Assistant Professor of Pathology Amy Wagers of the Harvard-affiliated Joslin Diabetes Center has been named to the W.M. Keck Foundation’s 2007 class of Distinguished Young Scholars in Medical Research. The honor will provide her with up to $1 million in research funding over the next five years.
Wagers was selected for her work using stem cells to better understand and eventually treat diseases including diabetes, immune deficiencies, muscle weakness, and cancer.
“It’s wonderful to have this support, which will allow us to pursue some very exciting experiments around the role of stem cells in aging-related disease,” said Wagers, noting that this type of financial backing is particularly important in light of the decline in National Institutes of Health support for basic research.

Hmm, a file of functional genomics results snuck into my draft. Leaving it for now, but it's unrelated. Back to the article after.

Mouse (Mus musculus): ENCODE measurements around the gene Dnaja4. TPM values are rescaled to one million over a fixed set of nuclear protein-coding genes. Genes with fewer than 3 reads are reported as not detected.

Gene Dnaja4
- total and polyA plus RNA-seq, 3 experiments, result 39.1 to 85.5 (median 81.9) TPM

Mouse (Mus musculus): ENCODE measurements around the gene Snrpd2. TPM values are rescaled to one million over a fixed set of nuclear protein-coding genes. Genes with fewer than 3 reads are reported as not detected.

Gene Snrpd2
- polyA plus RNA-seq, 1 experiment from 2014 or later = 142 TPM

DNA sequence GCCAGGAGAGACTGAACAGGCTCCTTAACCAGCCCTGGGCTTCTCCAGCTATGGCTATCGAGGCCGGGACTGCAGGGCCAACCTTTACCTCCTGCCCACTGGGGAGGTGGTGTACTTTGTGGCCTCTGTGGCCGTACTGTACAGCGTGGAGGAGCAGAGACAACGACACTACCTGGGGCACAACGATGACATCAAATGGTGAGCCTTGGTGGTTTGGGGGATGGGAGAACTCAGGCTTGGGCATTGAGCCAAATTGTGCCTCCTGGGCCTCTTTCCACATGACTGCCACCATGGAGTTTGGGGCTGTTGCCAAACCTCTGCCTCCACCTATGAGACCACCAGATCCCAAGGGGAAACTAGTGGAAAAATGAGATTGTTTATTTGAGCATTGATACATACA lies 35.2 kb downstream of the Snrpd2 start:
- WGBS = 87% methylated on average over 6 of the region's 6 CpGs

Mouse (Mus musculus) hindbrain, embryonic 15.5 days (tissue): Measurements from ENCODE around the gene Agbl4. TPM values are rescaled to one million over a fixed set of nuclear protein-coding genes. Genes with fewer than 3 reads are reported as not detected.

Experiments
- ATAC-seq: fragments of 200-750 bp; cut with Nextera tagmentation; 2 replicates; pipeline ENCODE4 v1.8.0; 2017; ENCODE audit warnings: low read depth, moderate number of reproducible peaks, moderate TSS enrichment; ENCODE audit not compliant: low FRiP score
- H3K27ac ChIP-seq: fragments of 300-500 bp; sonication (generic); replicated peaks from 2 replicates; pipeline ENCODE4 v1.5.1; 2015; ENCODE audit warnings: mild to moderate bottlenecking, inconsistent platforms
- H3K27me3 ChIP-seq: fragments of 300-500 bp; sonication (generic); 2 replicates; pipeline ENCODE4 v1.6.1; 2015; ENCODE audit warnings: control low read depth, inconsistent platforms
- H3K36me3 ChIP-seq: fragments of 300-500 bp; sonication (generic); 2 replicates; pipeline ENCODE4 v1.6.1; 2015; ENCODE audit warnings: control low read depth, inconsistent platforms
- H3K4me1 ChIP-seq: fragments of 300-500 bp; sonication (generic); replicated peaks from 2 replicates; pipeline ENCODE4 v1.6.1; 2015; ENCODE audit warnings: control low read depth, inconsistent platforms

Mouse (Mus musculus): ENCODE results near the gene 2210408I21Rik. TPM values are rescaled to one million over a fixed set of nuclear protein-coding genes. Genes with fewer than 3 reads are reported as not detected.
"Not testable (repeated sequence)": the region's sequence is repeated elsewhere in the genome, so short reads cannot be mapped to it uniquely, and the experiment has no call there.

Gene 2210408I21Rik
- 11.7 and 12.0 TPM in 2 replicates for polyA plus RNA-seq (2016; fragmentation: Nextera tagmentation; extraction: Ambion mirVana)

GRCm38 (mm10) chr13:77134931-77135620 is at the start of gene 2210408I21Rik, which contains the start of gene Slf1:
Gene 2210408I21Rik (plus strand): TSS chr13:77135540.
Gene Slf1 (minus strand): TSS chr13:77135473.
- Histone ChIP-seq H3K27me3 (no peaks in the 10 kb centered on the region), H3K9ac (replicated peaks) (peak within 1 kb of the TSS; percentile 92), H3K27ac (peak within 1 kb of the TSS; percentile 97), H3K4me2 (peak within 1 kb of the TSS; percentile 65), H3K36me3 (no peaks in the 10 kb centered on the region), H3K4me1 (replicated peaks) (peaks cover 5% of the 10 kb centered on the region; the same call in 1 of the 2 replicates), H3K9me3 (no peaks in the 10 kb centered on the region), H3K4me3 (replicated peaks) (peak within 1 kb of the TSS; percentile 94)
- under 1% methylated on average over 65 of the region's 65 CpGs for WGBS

Wagers investigates the decline with age in the body’s ability to maintain homeostatic cell replacement and to regenerate cells after injury. Building on previous research of the relationship between the age of stem cells and their ability to regenerate themselves, Wagers hopes to discover a method to slow down or reverse the natural process of aging, which may potentially lead to advances in treating illnesses that can have a relation to aging, including those mentioned above.
Robert A. Day, chairman and chief executive officer of the Los Angeles-based Keck Foundation, said that the nine-year-old Young Scholars program “is designed to give the nation’s most promising young scientists the resources they need to pursue potentially breakthrough research projects in biomedicine.”